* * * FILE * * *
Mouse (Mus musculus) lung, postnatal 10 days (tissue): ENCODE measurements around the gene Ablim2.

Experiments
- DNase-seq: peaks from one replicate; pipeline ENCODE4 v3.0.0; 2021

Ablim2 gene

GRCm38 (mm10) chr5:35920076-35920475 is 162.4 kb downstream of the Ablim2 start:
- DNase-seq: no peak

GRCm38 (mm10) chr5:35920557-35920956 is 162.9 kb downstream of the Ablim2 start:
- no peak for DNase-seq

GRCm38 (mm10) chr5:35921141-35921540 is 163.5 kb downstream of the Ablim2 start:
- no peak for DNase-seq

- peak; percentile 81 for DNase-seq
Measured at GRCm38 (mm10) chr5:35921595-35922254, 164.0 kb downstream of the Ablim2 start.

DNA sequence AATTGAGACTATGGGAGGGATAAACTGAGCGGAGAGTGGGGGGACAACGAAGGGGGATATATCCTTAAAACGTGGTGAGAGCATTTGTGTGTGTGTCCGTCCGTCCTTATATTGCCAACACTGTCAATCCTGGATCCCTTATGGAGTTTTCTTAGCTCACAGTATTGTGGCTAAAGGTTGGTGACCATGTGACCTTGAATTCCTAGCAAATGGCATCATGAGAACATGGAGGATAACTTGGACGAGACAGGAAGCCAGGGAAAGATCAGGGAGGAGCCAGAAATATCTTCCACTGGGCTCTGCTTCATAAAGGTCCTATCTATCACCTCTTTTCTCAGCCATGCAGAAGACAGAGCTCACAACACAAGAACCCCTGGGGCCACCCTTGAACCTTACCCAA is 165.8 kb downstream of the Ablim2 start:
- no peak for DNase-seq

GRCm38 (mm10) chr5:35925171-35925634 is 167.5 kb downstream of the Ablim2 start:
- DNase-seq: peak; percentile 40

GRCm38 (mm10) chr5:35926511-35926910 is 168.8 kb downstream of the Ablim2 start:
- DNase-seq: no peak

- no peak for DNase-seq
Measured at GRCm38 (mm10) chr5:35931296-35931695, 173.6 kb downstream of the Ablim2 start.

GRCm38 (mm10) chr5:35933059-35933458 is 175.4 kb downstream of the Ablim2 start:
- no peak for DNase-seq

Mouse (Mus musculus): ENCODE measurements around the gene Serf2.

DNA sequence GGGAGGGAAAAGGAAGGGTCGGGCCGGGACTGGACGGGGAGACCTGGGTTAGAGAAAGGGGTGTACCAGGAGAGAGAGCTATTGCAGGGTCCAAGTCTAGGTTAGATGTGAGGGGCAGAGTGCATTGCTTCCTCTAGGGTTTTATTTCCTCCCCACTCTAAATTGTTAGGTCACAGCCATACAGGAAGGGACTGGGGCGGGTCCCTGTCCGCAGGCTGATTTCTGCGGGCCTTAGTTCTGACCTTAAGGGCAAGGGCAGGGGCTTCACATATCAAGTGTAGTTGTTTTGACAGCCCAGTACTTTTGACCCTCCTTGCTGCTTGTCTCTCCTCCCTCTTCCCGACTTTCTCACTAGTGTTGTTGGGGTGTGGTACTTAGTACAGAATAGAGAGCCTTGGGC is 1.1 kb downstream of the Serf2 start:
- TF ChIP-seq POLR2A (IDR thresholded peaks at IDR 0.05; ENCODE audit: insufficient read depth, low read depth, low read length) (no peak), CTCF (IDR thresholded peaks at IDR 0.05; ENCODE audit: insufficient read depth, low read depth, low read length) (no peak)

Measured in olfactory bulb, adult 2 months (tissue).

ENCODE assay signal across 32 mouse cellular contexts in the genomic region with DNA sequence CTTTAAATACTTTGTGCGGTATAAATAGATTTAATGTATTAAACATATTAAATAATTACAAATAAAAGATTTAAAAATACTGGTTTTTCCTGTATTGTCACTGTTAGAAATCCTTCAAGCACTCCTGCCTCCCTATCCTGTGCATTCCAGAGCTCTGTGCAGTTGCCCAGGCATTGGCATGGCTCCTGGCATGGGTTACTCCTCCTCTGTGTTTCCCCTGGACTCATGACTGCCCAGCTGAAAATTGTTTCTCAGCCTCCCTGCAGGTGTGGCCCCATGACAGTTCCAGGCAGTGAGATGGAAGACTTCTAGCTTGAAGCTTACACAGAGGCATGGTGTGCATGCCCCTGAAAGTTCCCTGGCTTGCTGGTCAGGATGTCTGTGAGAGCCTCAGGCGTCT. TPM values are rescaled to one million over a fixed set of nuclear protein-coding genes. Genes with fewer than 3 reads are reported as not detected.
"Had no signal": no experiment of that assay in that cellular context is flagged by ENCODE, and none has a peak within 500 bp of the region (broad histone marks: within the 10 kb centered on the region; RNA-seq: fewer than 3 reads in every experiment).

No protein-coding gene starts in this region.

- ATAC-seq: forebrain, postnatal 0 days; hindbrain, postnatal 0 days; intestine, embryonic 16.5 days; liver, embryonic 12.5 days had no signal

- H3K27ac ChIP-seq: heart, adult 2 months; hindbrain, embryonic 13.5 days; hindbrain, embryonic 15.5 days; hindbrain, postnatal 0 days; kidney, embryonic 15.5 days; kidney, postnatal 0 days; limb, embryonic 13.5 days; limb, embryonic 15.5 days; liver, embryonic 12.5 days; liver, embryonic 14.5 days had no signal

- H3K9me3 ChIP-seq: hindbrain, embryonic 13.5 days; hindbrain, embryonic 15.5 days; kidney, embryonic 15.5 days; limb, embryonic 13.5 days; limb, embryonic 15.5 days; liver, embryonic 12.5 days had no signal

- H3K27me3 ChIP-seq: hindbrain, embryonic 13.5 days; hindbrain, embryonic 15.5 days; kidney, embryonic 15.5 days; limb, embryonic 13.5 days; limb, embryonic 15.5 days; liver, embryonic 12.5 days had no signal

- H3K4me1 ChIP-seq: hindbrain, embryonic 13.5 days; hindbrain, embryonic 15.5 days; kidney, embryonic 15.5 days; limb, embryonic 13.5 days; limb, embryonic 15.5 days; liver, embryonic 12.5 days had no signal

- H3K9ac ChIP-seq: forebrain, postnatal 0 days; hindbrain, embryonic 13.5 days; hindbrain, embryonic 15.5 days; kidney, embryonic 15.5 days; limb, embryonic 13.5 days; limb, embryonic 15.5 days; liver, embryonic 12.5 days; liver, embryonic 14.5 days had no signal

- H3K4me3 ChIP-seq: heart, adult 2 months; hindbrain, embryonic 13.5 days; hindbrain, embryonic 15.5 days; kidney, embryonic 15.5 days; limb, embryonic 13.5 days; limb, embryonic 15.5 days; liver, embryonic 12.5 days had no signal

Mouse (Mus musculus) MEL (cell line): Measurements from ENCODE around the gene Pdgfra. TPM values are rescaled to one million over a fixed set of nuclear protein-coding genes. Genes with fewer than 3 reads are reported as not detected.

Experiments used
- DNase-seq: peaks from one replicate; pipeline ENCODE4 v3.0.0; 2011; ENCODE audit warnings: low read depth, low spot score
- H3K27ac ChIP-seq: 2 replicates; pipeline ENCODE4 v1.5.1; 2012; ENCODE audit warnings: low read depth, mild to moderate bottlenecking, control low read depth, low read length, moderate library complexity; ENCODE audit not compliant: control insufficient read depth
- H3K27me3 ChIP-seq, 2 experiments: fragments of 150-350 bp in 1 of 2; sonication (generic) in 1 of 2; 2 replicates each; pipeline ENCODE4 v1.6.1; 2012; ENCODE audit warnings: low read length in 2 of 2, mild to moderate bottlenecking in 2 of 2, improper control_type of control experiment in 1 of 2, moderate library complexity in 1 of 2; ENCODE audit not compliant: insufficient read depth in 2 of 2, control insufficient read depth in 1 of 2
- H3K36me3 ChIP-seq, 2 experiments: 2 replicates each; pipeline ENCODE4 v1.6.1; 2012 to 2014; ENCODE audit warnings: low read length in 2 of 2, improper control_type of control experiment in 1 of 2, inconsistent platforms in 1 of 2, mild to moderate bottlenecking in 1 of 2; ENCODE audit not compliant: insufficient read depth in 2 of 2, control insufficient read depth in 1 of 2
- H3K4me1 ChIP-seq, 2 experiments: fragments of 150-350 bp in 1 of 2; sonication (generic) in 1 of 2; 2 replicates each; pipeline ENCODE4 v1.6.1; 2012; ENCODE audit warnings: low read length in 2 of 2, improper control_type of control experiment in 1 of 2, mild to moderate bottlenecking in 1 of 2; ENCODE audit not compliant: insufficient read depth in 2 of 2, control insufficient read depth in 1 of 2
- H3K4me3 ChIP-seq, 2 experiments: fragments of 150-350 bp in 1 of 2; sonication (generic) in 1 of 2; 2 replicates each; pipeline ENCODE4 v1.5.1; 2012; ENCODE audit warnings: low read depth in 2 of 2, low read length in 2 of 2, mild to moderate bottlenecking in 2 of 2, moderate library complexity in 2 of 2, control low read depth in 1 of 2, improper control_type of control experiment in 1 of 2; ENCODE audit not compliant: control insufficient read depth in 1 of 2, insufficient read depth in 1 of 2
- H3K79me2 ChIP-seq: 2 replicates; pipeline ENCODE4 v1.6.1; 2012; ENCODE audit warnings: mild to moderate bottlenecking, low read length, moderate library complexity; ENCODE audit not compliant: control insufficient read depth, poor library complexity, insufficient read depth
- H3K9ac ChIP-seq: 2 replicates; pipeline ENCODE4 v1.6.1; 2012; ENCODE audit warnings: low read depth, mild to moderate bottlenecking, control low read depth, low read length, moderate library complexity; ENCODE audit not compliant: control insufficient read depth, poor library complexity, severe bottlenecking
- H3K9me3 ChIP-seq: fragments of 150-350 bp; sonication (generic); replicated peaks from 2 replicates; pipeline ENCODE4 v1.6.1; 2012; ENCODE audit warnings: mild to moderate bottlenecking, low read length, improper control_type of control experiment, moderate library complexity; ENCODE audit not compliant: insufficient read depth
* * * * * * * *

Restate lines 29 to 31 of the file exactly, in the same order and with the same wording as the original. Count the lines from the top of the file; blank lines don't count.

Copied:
No protein-coding gene starts in this region.

- ATAC-seq: forebrain, postnatal 0 days; hindbrain, postnatal 0 days; intestine, embryonic 16.5 days; liver, embryonic 12.5 days had no signal

- H3K27ac ChIP-seq: heart, adult 2 months; hindbrain, embryonic 13.5 days; hindbrain, embryonic 15.5 days; hindbrain, postnatal 0 days; kidney, embryonic 15.5 days; kidney, postnatal 0 days; limb, embryonic 13.5 days; limb, embryonic 15.5 days; liver, embryonic 12.5 days; liver, embryonic 14.5 days had no signal